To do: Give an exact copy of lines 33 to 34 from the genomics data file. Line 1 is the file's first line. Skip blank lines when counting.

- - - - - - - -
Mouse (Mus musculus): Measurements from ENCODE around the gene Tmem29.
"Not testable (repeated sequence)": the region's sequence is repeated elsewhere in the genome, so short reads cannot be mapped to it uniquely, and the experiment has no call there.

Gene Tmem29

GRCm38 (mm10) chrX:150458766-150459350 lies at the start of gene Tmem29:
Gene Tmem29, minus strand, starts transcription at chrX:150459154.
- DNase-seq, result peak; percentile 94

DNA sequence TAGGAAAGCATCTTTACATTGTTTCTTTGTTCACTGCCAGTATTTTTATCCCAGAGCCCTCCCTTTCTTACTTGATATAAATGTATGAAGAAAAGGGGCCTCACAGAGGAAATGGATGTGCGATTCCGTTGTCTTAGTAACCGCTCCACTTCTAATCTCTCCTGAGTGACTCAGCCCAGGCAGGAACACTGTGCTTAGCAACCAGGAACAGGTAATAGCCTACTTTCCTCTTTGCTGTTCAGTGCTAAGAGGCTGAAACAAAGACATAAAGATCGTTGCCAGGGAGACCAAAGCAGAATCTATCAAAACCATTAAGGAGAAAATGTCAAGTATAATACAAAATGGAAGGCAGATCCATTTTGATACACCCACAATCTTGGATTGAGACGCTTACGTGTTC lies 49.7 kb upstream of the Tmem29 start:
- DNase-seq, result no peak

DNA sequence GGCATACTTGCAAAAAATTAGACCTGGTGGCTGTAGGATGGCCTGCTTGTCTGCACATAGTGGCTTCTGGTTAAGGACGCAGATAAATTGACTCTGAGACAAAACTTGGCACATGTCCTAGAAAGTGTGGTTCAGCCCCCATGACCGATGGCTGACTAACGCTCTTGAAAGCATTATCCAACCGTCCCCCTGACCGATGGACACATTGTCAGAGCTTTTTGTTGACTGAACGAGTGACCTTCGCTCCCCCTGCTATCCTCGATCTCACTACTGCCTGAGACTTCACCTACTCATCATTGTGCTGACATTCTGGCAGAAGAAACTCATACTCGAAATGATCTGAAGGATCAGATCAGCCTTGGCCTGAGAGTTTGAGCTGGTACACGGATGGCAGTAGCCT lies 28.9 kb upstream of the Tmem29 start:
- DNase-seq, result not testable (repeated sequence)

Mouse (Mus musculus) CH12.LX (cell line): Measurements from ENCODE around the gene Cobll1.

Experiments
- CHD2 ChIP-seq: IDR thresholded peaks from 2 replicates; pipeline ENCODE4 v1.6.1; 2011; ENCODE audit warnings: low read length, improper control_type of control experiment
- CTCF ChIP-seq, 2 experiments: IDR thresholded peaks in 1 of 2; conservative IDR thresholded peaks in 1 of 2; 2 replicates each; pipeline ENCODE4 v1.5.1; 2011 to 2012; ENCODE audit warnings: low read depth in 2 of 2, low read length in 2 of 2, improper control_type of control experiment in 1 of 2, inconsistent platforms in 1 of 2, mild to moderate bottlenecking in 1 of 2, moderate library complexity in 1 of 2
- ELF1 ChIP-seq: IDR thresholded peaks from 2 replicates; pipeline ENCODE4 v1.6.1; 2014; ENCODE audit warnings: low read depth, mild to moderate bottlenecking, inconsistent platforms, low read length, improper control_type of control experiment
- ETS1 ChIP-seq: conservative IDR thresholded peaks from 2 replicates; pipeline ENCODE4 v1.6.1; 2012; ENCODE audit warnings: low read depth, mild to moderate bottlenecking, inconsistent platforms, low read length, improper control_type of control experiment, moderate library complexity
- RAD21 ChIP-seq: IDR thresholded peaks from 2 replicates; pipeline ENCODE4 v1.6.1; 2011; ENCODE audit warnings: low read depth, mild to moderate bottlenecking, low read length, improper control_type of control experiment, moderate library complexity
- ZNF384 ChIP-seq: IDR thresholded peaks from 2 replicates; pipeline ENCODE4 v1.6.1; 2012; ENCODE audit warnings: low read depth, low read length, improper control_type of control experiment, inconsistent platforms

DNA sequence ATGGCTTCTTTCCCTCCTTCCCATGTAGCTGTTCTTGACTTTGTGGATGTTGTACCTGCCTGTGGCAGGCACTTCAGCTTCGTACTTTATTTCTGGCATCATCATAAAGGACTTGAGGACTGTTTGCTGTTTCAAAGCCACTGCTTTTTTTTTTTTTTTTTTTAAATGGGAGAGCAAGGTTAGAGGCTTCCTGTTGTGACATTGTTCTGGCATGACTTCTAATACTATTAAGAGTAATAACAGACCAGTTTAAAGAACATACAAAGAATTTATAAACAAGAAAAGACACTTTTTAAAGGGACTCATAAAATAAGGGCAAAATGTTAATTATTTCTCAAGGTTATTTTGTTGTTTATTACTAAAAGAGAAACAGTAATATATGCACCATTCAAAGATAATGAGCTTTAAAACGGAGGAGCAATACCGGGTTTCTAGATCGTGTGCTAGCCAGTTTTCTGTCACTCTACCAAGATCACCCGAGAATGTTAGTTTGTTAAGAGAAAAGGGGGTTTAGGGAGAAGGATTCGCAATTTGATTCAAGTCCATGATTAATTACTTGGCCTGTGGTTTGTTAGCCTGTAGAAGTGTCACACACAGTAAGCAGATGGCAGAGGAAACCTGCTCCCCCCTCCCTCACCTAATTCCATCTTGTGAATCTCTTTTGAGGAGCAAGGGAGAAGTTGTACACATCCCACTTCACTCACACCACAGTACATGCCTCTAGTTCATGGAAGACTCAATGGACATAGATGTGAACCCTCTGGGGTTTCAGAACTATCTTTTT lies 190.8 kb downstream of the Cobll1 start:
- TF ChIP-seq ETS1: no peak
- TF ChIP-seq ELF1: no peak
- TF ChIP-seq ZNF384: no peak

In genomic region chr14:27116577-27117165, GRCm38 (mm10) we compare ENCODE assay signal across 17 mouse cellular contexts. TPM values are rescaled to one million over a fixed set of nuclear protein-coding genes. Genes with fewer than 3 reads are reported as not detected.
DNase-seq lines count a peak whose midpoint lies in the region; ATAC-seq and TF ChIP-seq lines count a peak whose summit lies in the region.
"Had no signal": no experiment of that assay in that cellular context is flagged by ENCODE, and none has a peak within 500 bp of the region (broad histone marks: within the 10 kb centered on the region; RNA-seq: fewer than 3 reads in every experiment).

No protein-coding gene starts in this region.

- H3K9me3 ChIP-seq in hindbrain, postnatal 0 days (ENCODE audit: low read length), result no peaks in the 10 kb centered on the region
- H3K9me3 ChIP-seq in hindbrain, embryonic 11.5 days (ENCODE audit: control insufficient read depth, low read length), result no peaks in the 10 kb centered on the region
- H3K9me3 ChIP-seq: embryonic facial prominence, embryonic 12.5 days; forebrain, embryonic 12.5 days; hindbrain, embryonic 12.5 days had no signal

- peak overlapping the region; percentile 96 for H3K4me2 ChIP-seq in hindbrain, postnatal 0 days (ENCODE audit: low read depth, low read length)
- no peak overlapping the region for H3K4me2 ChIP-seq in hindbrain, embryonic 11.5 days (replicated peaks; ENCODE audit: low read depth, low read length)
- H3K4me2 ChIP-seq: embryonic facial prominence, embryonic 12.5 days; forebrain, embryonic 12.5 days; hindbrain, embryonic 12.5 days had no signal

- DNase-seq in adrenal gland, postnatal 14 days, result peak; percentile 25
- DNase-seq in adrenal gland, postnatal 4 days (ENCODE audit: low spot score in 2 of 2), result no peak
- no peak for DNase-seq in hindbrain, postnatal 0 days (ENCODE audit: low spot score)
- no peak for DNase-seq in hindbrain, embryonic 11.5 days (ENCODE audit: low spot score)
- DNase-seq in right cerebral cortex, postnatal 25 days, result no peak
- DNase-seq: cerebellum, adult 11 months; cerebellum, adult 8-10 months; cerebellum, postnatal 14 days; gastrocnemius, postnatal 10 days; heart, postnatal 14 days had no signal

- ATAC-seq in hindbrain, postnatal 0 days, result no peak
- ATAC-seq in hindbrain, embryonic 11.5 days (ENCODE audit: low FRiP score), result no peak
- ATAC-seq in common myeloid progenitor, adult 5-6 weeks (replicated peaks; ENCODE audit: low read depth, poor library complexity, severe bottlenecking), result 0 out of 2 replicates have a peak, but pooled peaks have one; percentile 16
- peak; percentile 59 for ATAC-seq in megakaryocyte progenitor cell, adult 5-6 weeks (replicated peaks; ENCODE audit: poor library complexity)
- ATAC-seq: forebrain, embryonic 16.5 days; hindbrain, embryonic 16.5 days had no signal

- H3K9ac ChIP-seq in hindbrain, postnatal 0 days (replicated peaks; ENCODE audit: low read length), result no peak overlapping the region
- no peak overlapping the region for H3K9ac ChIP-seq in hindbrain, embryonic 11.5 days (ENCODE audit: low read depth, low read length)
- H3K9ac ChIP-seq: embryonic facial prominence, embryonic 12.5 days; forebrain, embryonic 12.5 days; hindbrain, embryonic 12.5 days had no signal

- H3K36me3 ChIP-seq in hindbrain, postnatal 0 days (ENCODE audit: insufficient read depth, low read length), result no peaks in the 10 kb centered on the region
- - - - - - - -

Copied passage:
- DNase-seq in adrenal gland, postnatal 14 days, result peak; percentile 25
- DNase-seq in adrenal gland, postnatal 4 days (ENCODE audit: low spot score in 2 of 2), result no peak